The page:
How a Doctor Learned Not to be a Monkey

Apr 18, 2022
A monkey sitting next to a doctor pointing a finger on a yellow background.

When I started my first job, I hired a consultant to help me review and negotiate my employment contracts.  As she witnessed my compulsive note taking and thirst to learn, she asked me if I wanted to write a book on my experience in joining a physician's practice with her.  I agreed.


I shared my vision of what would be most practical for our readers: doctors.  She shared her years of knowledge and experience.  We created an outline, solicited medical publishers and landed a contract. 


After many months of writing, we had completed the book and entered editing mode.  We divided our duties to fit our strengths in order to meet our deadlines.  I would revise the anecdotes of real life physician nightmares.  I would clean them up while she would edit the informational content.

For weeks, I spent night after night and weekend after weekend organizing our true stories of physician blunders and cutting the fat so it was a quick, informative read for busy residents.  I was proud of my work and emailed my changes to her. 


She read my work and disagreed.





She didn't want to change a single thing.  She had not completed her work but wanted to discuss each and every of the 40 anecdotes in depth before she would agree with any changes. 


I was flabbergasted.

I had had enough.  

I couldn't stand it any longer.  

I slammed down the phone and screamed.  

She was driving me crazy!

I didn't have time to deliberate every detail and change in a 400-page book.  I was a 32 year-old physician working all day in my medical practice and this was how I spent my free time. 


Day after day, I couldn't get our arguments out of my mind.  

I heard them on my commute.

In between patients.

During commercials on TV.  


As I sat in my philosophy class, I could not smother the swirling conversations in my mind.  Until I heard this story…

When a hunter wishes to catch a monkey alive, he buries a pot with a narrow mouth in the ground of the jungle and places some bananas inside it. 


When the monkey comes by, he reaches down into the pot and grabs as many bananas as he can hold in his full fist.  


But he can't remove the bananas from the pot unless he lets go of them because the mouth is too narrow to allow his fist to pass.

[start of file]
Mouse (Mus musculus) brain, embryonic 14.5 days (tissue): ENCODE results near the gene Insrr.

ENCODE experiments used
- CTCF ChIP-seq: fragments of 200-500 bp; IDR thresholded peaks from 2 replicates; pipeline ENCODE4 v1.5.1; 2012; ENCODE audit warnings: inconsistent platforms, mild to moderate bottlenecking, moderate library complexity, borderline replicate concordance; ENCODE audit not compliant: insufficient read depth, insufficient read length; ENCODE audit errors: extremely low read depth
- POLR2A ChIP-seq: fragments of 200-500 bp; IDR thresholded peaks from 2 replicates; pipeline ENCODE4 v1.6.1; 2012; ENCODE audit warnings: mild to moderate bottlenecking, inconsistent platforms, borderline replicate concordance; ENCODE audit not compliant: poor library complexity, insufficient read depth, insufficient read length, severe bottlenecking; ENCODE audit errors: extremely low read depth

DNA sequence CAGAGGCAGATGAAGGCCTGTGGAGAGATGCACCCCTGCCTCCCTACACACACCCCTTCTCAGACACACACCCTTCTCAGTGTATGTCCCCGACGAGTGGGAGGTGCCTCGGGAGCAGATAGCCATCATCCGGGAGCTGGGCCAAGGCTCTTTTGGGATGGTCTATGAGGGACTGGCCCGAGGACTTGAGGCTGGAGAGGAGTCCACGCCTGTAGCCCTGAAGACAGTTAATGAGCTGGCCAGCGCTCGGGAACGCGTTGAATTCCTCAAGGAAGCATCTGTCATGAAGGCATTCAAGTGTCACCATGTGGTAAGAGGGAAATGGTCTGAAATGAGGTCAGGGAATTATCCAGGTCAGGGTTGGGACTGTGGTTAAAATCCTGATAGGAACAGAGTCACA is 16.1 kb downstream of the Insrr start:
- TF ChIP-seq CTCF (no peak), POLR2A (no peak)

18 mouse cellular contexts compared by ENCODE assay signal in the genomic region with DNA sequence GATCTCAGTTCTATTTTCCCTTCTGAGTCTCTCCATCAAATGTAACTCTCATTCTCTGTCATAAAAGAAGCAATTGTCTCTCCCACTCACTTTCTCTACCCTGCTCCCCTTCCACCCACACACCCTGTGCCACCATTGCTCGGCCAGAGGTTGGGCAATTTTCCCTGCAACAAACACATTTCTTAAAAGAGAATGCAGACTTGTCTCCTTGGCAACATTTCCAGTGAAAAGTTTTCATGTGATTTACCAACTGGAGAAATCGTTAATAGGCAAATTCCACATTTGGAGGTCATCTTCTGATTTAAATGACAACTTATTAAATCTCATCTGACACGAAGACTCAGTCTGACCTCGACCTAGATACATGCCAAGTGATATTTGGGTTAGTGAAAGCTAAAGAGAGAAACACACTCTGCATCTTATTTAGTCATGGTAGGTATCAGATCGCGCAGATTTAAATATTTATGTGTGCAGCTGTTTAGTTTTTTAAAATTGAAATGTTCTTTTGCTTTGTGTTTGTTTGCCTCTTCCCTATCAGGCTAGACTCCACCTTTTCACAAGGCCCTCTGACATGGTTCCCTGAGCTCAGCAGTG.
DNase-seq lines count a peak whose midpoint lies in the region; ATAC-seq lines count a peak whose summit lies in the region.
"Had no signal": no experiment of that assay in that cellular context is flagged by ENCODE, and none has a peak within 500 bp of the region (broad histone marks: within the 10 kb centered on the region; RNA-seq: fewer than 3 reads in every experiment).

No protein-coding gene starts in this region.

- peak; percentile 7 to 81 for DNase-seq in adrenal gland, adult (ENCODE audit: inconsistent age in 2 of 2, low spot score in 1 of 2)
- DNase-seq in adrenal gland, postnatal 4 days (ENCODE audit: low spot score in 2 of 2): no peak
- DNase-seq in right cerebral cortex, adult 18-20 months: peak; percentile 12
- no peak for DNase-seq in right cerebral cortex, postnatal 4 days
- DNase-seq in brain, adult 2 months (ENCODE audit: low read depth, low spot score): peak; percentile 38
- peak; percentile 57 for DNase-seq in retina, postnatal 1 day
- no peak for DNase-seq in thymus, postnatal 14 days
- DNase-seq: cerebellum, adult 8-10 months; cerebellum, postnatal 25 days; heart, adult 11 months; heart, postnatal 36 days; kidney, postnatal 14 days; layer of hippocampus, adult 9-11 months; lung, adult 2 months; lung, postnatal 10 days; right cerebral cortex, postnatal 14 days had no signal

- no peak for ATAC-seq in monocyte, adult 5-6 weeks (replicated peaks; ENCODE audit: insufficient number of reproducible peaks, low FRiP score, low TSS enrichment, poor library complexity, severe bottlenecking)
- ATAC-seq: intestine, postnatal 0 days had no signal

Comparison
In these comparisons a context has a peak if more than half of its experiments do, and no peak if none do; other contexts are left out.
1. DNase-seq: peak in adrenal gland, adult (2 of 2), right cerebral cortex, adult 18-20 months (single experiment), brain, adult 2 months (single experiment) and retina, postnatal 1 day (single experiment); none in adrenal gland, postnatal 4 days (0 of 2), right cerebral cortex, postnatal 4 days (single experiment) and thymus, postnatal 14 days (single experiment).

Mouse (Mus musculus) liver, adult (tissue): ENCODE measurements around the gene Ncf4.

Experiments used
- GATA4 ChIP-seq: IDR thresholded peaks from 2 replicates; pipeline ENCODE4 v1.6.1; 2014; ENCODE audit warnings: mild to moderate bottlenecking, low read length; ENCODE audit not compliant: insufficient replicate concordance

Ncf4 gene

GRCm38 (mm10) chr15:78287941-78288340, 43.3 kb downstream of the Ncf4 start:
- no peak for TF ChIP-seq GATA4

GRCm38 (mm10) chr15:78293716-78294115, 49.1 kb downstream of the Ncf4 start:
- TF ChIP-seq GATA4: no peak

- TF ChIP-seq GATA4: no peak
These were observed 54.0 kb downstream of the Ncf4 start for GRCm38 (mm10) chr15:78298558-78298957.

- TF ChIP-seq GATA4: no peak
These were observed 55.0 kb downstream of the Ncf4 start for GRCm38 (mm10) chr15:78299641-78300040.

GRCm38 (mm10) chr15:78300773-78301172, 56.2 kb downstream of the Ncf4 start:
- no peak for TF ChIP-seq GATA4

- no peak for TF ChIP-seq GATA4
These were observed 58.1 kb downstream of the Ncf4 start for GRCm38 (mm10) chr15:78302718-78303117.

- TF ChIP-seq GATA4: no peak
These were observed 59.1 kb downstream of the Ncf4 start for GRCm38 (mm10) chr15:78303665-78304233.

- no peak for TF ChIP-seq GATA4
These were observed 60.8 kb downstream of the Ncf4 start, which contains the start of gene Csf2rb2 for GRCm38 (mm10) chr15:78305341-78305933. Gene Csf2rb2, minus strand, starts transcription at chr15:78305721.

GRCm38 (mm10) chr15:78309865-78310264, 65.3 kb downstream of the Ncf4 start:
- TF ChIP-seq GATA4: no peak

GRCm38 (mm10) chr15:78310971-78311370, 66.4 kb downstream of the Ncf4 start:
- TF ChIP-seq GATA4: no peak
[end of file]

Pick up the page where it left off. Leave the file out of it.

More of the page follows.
So while the monkey dances about and screams for freedom from the pot, never letting go of the bananas, the hunter walks up and takes hold of the monkey. 


If only the monkey had let go of his claim on the bananas, he would be free! 


If he let go, he would be free!


And a gong went off... 



I was the damn monkey! 


I asked myself what would happen if I let her have her way?




At that light bulb moment, I realized I was done.  


The next day, I told her I didn't care.  She could make whatever changes she wanted.  I had done my job.  I was done.  I was free. 


I realized that if I wanted more freedom, I needed to relinquish control.  


As much as I liked to be in control and do things my way, that need for control forced me to become reactive and prevented me from being free.


As soon as I let go of that need for control, I was free.



Does your need for control keep you from being free?


For my entire life, sticking to my convictions and values had helped me make the right choices.  In medicine, holding tight to what I knew and was the right thing was what I did and served me well.  But in life, letting go set me free.


Whether it is an argument that forces you to be reactive, a past that you don’t want to live into the future, or a self-image that limits who you can be, letting go will set you free to make a change.


If you no longer want to remain stuck where you are, try letting go and see what happens.


But most important of all… never forget the monkey!

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